South Florida water board reduces tax rates
South Florida property owners will see reduced tax rates from the water management district for the eighth straight year.
In a nearly unanimous vote last week, the South Florida Water Management District’s governing board approved an $813.9 million budget that includes a reduction in the tax rate for the 16 counties it represents. The reduction, which amounts to 5.3 percent for most property owners, ensures that even though property values have increased, residents will pay the same, or slightly less, than the previous year.
That means a tax of $29 per $100,000 of taxable property value for 15 counties, including Palm Beach, Martin and St. Lucie.
The lone dissenter in the 7-1 vote Tuesday was Boynton Beach attorney and Palm Beach County representative James Moran, who was appointed to the board in 2011 by Gov. Rick Scott. Board member Jaime Weisinger was absent.
Moran, a self-described “conservative tea party guy,” and advocate for smaller government, said he couldn’t approve a budget that didn’t at least keep the tax rate the same as the previous year.
“We need more money, we’re broke,” Moran said in a July meeting about the proposed tax rate. “When I first came on the board, we had $400 to $500 million in what I call unrestricted reserves, but we’ve spent that down for restoration projects and other projects to what is now below $60 million and we are still only collecting the same amount we were eight to nine years ago.”
The district has been in cost-cutting mode since 2011, which included losing hundreds of employees to layoffs and buyouts.
In 2009, the district had 1,828 full-time employees.
The 2018-2019 budget, which is about 7 percent higher than that of the previous year, includes 1,475 employees — a nearly 20 percent reduction in the past decade.
Property taxes make up about 34 percent of the district’s budget. Other funding sources include licenses, fees, agricultural taxes, state and federal money and investment income.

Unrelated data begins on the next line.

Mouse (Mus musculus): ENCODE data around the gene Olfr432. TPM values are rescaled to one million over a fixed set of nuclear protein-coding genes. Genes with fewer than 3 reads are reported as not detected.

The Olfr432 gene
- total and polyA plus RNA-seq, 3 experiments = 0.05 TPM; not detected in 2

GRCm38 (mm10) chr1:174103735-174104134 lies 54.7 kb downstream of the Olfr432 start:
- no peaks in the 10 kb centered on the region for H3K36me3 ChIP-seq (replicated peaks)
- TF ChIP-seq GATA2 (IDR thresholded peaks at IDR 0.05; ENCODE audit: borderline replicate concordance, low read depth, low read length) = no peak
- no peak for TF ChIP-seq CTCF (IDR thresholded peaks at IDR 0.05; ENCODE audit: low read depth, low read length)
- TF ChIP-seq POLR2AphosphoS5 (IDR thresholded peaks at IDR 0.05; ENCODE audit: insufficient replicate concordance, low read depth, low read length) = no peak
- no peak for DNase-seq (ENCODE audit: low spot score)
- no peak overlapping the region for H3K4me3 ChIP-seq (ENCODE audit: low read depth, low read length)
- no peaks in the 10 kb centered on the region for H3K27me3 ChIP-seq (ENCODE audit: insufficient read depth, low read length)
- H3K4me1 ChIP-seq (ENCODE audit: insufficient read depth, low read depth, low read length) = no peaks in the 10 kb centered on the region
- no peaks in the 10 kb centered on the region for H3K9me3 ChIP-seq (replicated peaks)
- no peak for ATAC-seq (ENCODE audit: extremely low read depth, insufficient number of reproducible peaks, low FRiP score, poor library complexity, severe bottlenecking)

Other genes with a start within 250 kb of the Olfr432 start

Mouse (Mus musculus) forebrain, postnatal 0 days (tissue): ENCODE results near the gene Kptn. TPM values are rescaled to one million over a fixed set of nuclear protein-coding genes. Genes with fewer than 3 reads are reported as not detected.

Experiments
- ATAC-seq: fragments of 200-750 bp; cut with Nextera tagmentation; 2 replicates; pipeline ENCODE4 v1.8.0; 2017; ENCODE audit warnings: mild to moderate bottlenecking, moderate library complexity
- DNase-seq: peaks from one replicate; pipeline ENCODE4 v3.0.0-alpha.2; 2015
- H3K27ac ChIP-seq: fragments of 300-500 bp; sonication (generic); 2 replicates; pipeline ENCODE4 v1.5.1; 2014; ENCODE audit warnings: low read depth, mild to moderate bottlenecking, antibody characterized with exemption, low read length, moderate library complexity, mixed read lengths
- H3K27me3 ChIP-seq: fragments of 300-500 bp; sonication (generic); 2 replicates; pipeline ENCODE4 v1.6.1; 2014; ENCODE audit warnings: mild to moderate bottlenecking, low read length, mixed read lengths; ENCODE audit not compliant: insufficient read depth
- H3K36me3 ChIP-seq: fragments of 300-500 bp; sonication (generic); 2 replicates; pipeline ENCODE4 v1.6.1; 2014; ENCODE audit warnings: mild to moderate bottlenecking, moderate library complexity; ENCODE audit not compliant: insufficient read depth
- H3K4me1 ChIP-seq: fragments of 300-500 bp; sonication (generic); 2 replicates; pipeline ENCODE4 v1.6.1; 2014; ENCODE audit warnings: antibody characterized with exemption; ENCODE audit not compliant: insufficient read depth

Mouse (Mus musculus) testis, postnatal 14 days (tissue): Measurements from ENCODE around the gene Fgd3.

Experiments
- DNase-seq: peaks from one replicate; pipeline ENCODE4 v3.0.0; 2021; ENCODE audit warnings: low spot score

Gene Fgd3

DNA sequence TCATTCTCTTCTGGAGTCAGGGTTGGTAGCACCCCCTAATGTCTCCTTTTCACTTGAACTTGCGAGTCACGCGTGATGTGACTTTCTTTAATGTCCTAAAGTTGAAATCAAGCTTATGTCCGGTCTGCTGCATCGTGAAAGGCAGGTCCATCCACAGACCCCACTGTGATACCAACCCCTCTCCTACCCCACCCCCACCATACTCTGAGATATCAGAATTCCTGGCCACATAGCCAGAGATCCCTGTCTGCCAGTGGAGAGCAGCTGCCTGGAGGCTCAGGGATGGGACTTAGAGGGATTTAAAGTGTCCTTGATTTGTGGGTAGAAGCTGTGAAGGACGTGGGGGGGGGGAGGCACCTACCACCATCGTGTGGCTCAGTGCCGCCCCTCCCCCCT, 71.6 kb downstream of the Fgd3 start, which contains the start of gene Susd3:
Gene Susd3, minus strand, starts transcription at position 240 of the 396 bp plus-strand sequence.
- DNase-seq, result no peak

Keeping the tax rate
the same this year would raise an additional $15 million that Moran said could be used for repairs and maintenance to the district’s flood control system, employee raises and bonuses, invasive plant control and upgrades to the district’s fleet of vehicles, including construction equipment.
“It’s one thing to cut back to the bone and still be able to run efficiently, but it’s another thing to have the budget so lean you are not adequately doing flood control or rewarding employees who deserve better bonuses and raises,” Moran said this week.
Although no one from the public spoke at Tuesday’s 15-minute budget hearing, Moran’s sentiment was echoed by two people during the July meeting.
Nyla Pipes, a member of the district’s Water Resources Analysis Coalition and executive director of the One Florida Foundation, and Cara Capp, Everglades restoration program manager for the National Parks Conservation Association, urged board members to keep the tax rate the same. Reducing the tax rate is called the “rollback rate.”
Pipes mentioned this summer’s algae plague on Lake Okeechobee and in both northern estuaries as a reason to maintain the tax rate.
“Literally, at this moment, we have declarations of emergency in this state, and it’s time to recognize the economy is getting better and Floridians will stand behind you if you continue doing the good work you’re doing,” Pipes said.
Governing Board Chairman Federico Fernandez said in a July press release, after the board tentatively approved the reduced tax rate, that eliminating nonessential costs and limiting administrative overhead allowed the district to “achieve flood protection, water supply and environmental restoration” without raising taxes.
Moran has been the lone voice on the board with concerns regarding the upkeep of district flood control systems, repeatedly pointing to a yearlong review by the inspector general that found the annual allotment set aside for repairs should be about $88.5 million.